Under the flamboyant leadership of outspoken Michael O'Leary Ryanair has become the leading low-fare airline in Europe.
With a ruthless attitude to competitors and with enormous drive, Mr O'Leary, aged 45, has created an airline which has offered air travel to people who never dreamed they would take to the skies.
Ever aware of the need to stay in the public eye, the dynamic Mr O'Leary has built the Irish carrier into a leading airline now carrying nearly 40 million passengers a year.
Started by the Ryan family in 1985, Ryanair switched to a budget operation in the 1990s and can now boast more than 750 scheduled short-haul flights a day to 115 locations throughout Europe.
As well as its British bases, Ryanair also has sites in Charleroi in Belgium, Frankfurt Hahn, Milan Bergamo, Stockholm Skavsta, Rome Ciampino and Barcelona Girona, with Marseille coming on line in November and Bremen in Germany around April 2007.
The father-of-three from Mullingar in County Westmeath, has never really worried about who he upsets and is prepared to do practically anything to publicise or drive forward his airline.
At press conferences he has sported the robes of a Roman Catholic priest or of a highwayman to make his points.
His utterances have often been pithy and memorable. In an outburst against what he perceived as over-zealous airport security during recent weeks, he said that Osama bin Laden would be "laughing his head off in his cave" at the thought of children and little old ladies being rigorously searched at security points.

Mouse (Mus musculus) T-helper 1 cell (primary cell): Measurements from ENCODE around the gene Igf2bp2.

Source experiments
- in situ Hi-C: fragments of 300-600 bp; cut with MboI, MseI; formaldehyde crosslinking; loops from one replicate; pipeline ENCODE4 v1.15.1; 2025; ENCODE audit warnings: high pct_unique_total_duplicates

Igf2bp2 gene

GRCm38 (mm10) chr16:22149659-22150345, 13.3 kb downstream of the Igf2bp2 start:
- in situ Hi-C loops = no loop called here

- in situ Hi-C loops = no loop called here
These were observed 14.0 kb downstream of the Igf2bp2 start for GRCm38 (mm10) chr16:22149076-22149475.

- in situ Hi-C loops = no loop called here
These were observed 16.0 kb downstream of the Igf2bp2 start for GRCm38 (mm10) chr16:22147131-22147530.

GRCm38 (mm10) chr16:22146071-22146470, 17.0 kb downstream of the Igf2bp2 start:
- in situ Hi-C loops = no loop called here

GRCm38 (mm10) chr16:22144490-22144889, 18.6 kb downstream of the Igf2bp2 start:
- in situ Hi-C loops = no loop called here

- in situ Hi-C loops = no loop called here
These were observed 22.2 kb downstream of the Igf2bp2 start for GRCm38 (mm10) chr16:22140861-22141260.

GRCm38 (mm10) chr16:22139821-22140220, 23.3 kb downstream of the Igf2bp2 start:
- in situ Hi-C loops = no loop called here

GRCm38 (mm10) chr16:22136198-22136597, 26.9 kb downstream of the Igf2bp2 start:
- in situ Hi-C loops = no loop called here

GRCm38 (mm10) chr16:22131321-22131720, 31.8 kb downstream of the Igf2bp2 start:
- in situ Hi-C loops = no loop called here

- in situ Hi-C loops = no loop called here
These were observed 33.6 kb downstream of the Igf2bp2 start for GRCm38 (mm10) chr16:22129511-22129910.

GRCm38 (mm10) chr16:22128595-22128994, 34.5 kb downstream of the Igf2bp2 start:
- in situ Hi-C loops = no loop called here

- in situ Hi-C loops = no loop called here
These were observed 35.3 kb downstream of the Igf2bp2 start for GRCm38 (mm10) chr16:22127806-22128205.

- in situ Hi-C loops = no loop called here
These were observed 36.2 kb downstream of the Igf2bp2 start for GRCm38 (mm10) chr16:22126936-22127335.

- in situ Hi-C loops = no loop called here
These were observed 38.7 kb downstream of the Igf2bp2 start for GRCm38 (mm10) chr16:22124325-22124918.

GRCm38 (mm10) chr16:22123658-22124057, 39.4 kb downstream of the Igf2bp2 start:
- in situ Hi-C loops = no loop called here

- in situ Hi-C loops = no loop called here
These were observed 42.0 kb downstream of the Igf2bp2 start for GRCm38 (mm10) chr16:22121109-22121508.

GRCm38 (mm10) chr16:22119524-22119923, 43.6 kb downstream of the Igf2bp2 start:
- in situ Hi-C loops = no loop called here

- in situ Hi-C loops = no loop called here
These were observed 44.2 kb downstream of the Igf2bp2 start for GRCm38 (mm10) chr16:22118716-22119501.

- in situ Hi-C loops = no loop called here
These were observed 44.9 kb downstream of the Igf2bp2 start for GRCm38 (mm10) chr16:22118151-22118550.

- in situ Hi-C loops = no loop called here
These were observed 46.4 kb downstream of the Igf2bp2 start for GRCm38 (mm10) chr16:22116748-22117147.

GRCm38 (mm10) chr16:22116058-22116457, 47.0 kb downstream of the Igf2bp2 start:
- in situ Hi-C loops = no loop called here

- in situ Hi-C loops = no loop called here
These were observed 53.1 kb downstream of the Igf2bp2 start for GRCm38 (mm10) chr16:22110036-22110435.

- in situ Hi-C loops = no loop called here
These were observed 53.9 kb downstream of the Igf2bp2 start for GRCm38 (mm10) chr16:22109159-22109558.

Birmingham International Airport - where Ryanair still operates services to Dublin - and British Airways have long been a subject of Mr O'Leary's derision.
Last year he claimed BIA was "overdependent" on British Airways, predicting the UK flagship airline would pull out of Birmingham within the next five years. Neither the airport or BA were impressed.
Mr O'Leary has also been known to refer to himself and his crew as "just a bunch of Paddies" while he once described himself as "a gobshite". He has called politicians "loonies" and described the European Commission as "an evil empire".
Much of the success of Ryanair has been achieved by Mr O'Leary's tracking down of little-used European airports where his planes can turn around quickly.
He has generally been welcomed with open arms at these places, with the airport management keen on the extra business and the towns glad of the increase in tourism.
The strategy has not been without its problems, though, as some have objected to the long distances between the airport and the big city to which travellers thought they were flying.
Hahn in Germany, for example, is many miles from Frankfurt, which it serves, while Girona is a good distance from Barcelona.
So low have been the fares that Ryanair offered that passengers have sometimes paid more in airport taxes than for their aircraft seat.
Encouraged to travel, millions of Britons have discovered new destinations at a time when entry into the EU has offered some of the poorer European countries an economic boost.
Ryanair customers have found themselves flying to Polish cities they can hardly pronounce. Others have been encouraged to make their homes in places such as southern France thanks to the ease of travelling home regularly with the Irish carrier.
Mr O'Leary began working for Ryanair founder Tony Ryan in 1988 and became chief executive in 1993.
He quickly realised the need to strip away all but the bare essentials from flights. Complimentary meals were scrapped, people sat where they wanted, there were no sick bags or window blinds or headrest covers.
Wealthy beyond most people's dreams, Mr O'Leary shows no signs of easing back as he approaches middle age.